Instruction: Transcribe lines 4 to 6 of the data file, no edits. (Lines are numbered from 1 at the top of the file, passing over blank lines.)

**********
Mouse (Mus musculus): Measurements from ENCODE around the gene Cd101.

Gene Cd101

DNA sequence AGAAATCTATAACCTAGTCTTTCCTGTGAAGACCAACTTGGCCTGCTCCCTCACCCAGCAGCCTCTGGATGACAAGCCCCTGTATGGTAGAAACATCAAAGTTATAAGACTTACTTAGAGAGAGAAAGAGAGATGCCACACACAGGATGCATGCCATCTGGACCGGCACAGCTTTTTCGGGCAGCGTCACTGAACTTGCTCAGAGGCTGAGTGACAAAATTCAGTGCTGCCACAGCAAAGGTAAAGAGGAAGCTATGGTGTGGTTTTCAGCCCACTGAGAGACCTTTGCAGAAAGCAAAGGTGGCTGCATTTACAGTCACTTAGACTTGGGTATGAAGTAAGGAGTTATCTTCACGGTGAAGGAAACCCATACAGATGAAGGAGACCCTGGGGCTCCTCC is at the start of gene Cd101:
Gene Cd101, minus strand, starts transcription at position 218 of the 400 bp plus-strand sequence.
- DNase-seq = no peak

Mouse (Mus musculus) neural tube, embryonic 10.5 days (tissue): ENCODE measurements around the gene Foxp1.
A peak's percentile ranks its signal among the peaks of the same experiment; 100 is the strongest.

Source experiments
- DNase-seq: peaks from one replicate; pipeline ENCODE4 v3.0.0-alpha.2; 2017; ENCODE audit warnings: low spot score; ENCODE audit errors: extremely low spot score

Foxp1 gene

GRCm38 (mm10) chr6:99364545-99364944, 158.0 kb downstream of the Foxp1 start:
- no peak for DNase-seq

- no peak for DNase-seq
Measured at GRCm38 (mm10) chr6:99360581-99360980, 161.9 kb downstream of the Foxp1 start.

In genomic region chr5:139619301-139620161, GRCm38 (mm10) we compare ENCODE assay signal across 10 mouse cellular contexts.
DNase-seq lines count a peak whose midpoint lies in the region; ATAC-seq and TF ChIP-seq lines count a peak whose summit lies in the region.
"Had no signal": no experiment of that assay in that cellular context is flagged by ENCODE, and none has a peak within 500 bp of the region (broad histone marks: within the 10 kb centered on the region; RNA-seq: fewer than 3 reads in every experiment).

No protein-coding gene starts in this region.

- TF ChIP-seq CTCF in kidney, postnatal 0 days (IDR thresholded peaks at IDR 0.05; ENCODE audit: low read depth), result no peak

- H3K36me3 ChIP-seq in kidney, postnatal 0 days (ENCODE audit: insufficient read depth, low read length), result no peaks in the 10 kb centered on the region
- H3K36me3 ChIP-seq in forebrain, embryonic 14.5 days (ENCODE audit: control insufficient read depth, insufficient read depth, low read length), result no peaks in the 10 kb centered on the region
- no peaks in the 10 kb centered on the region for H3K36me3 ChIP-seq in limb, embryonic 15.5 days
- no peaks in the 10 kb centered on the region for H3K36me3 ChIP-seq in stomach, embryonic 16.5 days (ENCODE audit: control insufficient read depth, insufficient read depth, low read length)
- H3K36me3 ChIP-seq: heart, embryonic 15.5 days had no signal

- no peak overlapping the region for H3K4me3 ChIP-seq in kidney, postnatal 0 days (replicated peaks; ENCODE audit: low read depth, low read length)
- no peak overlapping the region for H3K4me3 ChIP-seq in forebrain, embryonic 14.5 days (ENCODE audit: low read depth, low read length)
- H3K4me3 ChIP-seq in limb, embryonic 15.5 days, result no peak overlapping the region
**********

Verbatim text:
Gene Cd101, minus strand, starts transcription at position 218 of the 400 bp plus-strand sequence.
- DNase-seq = no peak

Mouse (Mus musculus) neural tube, embryonic 10.5 days (tissue): ENCODE measurements around the gene Foxp1.